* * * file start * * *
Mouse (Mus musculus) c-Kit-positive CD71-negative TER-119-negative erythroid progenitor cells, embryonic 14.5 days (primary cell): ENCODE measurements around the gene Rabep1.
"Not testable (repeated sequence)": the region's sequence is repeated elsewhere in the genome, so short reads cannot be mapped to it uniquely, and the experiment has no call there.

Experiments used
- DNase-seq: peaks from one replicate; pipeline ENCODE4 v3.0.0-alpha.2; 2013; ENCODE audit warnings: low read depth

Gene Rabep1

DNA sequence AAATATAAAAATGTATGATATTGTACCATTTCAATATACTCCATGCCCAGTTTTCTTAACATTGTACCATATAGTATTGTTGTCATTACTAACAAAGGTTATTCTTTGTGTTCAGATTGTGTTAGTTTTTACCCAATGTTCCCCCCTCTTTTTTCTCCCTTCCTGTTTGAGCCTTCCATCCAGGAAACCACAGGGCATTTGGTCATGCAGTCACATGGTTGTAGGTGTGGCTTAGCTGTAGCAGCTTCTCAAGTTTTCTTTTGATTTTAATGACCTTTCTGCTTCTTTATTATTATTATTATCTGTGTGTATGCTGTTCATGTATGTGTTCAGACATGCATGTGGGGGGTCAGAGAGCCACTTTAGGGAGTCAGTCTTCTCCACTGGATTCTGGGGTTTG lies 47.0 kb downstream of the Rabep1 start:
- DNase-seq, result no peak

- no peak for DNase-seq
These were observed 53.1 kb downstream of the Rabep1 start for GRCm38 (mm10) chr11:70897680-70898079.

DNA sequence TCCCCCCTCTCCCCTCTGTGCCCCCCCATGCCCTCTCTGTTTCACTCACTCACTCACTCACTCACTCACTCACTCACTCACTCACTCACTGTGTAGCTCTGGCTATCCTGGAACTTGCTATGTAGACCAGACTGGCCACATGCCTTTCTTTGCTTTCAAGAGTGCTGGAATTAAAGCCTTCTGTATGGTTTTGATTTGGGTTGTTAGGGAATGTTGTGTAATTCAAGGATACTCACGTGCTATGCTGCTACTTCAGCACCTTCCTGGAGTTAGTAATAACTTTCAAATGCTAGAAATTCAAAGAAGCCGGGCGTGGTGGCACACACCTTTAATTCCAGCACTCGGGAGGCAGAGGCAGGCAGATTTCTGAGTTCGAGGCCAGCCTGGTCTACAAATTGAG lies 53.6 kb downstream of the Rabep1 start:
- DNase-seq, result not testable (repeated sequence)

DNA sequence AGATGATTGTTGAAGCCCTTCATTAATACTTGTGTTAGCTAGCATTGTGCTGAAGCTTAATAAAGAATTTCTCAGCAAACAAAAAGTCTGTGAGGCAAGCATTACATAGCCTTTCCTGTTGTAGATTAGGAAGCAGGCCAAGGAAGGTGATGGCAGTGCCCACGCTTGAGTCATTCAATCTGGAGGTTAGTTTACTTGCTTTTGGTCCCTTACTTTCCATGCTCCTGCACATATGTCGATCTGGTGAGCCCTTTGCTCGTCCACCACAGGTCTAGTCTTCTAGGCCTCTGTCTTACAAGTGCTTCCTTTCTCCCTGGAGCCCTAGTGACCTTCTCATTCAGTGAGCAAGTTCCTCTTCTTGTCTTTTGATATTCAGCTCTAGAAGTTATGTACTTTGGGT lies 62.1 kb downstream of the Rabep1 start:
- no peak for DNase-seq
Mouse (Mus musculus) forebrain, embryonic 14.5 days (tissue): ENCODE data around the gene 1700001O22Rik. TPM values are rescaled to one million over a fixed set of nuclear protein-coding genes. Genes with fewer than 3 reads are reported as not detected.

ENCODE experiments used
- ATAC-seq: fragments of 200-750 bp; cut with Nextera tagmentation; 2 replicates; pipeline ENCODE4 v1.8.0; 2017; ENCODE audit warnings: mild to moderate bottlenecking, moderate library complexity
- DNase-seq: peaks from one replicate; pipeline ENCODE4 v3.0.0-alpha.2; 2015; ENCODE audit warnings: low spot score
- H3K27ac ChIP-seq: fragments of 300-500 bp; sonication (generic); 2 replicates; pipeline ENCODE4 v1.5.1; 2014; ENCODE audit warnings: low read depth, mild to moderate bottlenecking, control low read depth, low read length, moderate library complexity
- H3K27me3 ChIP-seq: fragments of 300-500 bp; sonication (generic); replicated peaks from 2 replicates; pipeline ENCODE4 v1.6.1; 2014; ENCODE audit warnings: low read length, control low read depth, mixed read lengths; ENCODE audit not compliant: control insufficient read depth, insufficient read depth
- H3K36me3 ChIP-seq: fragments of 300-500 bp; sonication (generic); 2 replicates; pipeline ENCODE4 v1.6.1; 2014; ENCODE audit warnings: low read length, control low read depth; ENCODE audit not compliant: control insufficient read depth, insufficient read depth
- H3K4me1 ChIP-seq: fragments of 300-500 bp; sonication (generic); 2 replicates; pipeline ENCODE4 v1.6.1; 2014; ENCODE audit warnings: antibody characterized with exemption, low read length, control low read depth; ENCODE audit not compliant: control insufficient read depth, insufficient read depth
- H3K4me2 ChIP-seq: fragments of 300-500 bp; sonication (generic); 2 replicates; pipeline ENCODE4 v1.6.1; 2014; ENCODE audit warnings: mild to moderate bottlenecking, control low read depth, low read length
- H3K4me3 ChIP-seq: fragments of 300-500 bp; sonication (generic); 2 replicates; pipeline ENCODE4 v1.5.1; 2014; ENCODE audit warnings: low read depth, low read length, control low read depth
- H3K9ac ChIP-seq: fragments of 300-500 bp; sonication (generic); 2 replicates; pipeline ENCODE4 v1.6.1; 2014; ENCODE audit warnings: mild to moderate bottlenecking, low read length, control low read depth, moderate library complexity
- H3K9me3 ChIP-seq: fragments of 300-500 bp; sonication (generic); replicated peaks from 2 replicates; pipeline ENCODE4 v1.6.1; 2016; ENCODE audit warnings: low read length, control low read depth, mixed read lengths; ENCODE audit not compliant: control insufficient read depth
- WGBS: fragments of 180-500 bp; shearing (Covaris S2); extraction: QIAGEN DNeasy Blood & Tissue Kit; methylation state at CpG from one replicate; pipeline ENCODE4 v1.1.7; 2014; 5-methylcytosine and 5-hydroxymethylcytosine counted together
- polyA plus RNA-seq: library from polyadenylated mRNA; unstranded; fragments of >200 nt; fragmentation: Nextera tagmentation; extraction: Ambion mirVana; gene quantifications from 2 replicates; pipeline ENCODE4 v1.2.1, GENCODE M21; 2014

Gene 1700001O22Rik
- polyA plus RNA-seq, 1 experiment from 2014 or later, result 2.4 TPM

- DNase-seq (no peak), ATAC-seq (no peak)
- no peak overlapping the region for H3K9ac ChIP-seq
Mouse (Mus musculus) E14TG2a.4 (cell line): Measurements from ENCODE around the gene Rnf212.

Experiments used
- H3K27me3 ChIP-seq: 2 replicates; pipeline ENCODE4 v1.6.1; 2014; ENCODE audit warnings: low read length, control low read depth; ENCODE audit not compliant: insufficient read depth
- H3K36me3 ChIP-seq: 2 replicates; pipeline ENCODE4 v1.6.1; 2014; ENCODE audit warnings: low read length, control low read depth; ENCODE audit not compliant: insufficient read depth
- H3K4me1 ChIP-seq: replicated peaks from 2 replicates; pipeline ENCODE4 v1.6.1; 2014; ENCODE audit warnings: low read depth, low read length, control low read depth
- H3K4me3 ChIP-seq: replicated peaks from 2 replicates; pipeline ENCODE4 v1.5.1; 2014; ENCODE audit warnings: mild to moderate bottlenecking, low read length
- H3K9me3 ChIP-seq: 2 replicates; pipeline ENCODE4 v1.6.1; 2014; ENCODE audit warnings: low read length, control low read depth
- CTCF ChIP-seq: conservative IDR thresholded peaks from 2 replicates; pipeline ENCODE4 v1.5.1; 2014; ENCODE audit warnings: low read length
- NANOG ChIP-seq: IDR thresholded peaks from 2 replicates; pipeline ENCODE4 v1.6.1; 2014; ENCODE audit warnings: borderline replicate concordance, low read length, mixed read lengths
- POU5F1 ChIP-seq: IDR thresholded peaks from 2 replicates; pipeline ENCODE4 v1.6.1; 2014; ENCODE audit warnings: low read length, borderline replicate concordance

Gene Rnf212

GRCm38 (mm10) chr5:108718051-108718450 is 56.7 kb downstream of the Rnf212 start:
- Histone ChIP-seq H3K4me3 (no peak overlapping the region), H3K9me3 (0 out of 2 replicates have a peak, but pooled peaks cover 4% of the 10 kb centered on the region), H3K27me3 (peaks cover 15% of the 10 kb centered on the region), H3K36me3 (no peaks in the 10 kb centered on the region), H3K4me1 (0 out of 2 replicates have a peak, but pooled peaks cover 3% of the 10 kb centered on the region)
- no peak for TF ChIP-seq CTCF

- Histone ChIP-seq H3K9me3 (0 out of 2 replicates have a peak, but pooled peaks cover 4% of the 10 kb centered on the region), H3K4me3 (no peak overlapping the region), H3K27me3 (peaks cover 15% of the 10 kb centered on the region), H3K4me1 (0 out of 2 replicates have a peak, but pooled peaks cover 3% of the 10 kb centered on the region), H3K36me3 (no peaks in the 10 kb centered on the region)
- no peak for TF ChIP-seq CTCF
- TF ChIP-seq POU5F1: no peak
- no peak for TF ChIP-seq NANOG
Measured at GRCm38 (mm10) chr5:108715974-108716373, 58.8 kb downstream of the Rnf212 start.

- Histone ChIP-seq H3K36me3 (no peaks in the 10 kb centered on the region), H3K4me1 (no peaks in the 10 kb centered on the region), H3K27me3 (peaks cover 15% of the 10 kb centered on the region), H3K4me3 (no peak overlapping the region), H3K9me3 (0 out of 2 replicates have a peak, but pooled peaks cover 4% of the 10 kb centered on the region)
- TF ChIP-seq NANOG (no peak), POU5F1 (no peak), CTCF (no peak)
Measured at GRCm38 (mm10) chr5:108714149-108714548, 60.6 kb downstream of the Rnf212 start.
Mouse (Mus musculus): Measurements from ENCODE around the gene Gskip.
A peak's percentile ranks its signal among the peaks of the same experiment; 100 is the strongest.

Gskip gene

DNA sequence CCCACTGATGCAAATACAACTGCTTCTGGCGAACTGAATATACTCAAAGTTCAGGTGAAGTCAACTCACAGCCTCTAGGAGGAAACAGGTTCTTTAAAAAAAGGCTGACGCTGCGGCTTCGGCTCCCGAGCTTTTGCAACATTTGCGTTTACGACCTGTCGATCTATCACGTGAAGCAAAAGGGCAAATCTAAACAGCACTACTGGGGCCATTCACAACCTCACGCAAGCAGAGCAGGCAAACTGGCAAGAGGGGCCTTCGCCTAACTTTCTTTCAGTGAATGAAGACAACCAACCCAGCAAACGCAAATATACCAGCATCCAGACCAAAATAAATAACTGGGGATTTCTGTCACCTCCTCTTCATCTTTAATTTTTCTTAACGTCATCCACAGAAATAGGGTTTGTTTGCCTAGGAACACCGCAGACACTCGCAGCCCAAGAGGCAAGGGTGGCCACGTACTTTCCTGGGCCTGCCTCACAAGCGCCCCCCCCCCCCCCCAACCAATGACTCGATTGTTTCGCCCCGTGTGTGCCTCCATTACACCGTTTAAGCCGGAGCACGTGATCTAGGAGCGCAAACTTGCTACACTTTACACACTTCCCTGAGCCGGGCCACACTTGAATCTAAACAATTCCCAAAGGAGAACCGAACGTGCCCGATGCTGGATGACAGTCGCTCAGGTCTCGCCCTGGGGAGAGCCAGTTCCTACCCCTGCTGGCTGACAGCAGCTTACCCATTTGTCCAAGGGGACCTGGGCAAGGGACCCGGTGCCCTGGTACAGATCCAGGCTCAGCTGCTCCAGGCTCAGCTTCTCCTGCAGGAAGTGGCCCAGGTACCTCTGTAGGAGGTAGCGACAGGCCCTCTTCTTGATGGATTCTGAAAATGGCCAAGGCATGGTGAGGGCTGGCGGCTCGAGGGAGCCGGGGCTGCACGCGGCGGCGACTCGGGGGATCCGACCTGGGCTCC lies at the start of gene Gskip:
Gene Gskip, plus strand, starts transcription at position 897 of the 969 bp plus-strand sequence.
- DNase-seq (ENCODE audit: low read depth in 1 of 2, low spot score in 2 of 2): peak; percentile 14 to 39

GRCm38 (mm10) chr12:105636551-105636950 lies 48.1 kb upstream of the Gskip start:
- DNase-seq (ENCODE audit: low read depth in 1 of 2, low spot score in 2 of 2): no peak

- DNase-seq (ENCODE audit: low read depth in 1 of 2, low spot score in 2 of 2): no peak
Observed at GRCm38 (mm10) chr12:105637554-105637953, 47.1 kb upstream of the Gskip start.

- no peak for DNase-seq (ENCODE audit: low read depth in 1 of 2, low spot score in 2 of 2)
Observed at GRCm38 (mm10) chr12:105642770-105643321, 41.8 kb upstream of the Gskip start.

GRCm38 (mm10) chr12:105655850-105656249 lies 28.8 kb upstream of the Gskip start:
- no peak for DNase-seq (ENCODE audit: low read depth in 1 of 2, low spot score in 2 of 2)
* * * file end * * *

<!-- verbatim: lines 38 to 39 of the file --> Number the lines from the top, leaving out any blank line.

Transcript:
- H3K9me3 ChIP-seq: 2 replicates; pipeline ENCODE4 v1.6.1; 2014; ENCODE audit warnings: low read length, control low read depth
- CTCF ChIP-seq: conservative IDR thresholded peaks from 2 replicates; pipeline ENCODE4 v1.5.1; 2014; ENCODE audit warnings: low read length